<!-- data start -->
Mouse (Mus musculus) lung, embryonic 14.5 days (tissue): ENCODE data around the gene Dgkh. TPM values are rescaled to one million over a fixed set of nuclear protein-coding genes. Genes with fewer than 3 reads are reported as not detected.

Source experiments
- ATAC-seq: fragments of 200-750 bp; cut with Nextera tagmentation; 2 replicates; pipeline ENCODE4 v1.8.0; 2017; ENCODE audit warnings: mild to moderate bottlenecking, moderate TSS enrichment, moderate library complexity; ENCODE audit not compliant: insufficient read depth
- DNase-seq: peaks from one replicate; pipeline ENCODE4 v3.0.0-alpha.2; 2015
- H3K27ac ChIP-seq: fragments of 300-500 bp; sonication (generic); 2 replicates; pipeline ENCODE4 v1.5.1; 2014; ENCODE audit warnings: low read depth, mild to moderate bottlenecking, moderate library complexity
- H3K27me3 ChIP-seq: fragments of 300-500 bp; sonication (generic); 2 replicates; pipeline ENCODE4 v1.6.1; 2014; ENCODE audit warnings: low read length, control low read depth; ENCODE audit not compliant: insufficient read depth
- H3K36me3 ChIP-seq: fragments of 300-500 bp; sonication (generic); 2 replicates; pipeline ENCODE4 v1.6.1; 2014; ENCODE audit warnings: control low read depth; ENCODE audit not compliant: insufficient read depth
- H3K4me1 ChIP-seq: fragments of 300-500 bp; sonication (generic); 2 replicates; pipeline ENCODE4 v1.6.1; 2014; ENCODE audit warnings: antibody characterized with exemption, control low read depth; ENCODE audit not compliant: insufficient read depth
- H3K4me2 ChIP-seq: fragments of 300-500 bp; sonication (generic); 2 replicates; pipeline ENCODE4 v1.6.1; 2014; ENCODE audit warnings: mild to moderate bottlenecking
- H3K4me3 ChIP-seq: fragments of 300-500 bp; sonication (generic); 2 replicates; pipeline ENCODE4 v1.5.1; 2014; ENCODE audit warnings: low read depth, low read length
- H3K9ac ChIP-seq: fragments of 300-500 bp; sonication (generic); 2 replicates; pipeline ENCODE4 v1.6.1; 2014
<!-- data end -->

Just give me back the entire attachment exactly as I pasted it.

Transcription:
Mouse (Mus musculus) lung, embryonic 14.5 days (tissue): ENCODE data around the gene Dgkh. TPM values are rescaled to one million over a fixed set of nuclear protein-coding genes. Genes with fewer than 3 reads are reported as not detected.

Source experiments
- ATAC-seq: fragments of 200-750 bp; cut with Nextera tagmentation; 2 replicates; pipeline ENCODE4 v1.8.0; 2017; ENCODE audit warnings: mild to moderate bottlenecking, moderate TSS enrichment, moderate library complexity; ENCODE audit not compliant: insufficient read depth
- DNase-seq: peaks from one replicate; pipeline ENCODE4 v3.0.0-alpha.2; 2015
- H3K27ac ChIP-seq: fragments of 300-500 bp; sonication (generic); 2 replicates; pipeline ENCODE4 v1.5.1; 2014; ENCODE audit warnings: low read depth, mild to moderate bottlenecking, moderate library complexity
- H3K27me3 ChIP-seq: fragments of 300-500 bp; sonication (generic); 2 replicates; pipeline ENCODE4 v1.6.1; 2014; ENCODE audit warnings: low read length, control low read depth; ENCODE audit not compliant: insufficient read depth
- H3K36me3 ChIP-seq: fragments of 300-500 bp; sonication (generic); 2 replicates; pipeline ENCODE4 v1.6.1; 2014; ENCODE audit warnings: control low read depth; ENCODE audit not compliant: insufficient read depth
- H3K4me1 ChIP-seq: fragments of 300-500 bp; sonication (generic); 2 replicates; pipeline ENCODE4 v1.6.1; 2014; ENCODE audit warnings: antibody characterized with exemption, control low read depth; ENCODE audit not compliant: insufficient read depth
- H3K4me2 ChIP-seq: fragments of 300-500 bp; sonication (generic); 2 replicates; pipeline ENCODE4 v1.6.1; 2014; ENCODE audit warnings: mild to moderate bottlenecking
- H3K4me3 ChIP-seq: fragments of 300-500 bp; sonication (generic); 2 replicates; pipeline ENCODE4 v1.5.1; 2014; ENCODE audit warnings: low read depth, low read length
- H3K9ac ChIP-seq: fragments of 300-500 bp; sonication (generic); 2 replicates; pipeline ENCODE4 v1.6.1; 2014